Countless cryptocurrency investors “memed” the situation, joking about how it may result in Warren Buffett pulling his RSVP to the $4.5 million charity lunch. Others posted photoshopped images of Tron’s Sun behind bars.
Earlier today, video footage appearance on Twitter of police at the Chinese office of Tron (TRX), Justin Sun’s brainchild. Upon the propagation of this video, rumors began to mount that the crypto startup was under investigation and that individuals had been arrested.
According to a number of individuals on Twitter that translated the video, Tron is not, in fact, under investigation or being raided by local authorities. The police are there to protect Tron, not attack it, from a group of angry locals that were swindled by a Ponzi scheme alleging to be affiliated with the startup.
Over the course of a number of months, a project piggybacking off Tron’s success is reported to have stolen over $30 million from local investors. Known as “Wave Field Super Community”, the firm claimed to be a Super Representative, meaning a leading node, of the Tron blockchain, managing to secure funding from many, likely thousands of investors.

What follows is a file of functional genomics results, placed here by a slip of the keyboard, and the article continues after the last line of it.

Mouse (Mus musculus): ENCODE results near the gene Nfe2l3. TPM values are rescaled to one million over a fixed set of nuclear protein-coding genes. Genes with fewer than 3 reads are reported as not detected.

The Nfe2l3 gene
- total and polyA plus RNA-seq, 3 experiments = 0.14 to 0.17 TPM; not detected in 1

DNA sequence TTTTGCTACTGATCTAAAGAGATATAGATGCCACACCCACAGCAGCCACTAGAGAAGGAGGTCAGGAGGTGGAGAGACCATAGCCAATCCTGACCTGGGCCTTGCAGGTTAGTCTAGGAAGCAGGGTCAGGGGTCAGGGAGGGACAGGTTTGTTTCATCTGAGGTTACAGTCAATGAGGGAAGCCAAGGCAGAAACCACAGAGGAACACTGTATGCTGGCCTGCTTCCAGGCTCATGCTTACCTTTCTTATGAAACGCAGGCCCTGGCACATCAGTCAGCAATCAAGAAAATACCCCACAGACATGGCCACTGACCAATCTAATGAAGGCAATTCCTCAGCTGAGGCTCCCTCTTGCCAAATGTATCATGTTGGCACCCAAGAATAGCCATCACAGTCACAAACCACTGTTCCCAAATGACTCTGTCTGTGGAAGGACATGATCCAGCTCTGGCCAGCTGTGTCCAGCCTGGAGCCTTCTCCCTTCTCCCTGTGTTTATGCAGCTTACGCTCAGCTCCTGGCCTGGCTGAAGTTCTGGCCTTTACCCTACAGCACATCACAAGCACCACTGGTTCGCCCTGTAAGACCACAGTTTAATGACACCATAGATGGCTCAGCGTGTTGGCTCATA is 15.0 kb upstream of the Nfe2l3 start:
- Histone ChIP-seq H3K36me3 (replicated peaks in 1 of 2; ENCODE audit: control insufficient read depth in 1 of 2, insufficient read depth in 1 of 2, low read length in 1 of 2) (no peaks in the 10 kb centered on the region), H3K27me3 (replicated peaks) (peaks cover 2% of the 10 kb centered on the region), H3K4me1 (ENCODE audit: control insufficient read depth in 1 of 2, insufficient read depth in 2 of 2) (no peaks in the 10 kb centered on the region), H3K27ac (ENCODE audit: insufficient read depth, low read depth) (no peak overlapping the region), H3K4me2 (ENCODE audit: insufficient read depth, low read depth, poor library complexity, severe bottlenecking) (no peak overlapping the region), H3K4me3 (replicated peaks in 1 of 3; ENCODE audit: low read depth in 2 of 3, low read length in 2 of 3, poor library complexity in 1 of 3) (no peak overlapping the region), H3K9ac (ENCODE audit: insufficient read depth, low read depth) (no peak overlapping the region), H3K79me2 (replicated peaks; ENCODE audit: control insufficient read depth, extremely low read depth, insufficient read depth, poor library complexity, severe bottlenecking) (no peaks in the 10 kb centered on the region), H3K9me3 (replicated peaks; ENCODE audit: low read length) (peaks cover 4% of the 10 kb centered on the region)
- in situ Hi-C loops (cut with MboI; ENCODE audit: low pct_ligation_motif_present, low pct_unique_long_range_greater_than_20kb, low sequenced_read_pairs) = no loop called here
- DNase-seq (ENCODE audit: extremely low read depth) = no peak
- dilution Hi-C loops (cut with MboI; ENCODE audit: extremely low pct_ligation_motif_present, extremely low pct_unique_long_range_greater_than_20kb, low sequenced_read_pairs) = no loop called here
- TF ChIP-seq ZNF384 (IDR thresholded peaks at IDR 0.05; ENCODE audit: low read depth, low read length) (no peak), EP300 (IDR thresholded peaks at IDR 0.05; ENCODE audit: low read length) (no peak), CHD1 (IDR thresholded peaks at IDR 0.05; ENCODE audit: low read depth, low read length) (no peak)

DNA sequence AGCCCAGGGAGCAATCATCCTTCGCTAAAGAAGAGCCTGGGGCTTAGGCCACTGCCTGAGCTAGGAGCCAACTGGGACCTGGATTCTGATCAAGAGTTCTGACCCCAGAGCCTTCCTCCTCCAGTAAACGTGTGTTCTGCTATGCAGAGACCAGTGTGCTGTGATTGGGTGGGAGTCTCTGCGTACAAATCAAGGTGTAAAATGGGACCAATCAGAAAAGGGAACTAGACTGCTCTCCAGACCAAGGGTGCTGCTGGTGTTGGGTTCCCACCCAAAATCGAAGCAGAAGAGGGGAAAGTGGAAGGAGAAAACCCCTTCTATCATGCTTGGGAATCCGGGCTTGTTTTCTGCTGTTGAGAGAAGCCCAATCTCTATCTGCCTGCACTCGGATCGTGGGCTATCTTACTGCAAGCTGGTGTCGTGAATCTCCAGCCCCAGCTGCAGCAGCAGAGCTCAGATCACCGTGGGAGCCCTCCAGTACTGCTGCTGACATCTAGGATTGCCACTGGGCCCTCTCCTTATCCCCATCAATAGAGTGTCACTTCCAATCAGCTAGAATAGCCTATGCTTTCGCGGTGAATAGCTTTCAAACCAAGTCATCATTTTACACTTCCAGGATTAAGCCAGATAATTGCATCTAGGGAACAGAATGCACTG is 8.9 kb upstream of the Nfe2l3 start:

The thing is, Justin Sun, the chief executive of Tron and a known Chinese entrepreneur, failed to disassociate and discredit Wave Field, which happens to be the Chinese name of Tron. This scam was so damaging that it has been reported that a Chinese single mother committed suicide after the scam collapsed, leaving a debt unpaid. Those visiting Tron’s offices are presumably those that siphoned capital into the scam.
Some have claimed that this protest of sorts is entirely illogical. As popular crypto trader Jacob Canfield remarks, blaming Tron for having been mentioned by a scammer is “like blaming Bitcoin for investing in Bitconnect“.
Ponzi Schemes Back on The Rise
This odd debacle comes as pyramid schemes have begun to grace the cryptocurrency industry once again.
Reported by The Times of India last week, the Criminal Investigation Department (CID) of India has taken custody of four individuals. They are alleged of creating a cryptocurrency called “KBC Coin”, a project which earlier promised an investment return of over 10,000% within a short time period.
The CID claims that KBC Coin was marketed exactly like a classic pyramid scheme, touting a multi-level reward mechanism that rewarded those that took the plunge early and managed to draw others into the “business”. It is unclear how much capital KBC Coin’s founders managed to swindle.
And in South Africa, “thousands” have, according to The Next Web, been duped into investing in a cryptocurrency Ponzi scheme that was purportedly generating over $130,000 a day.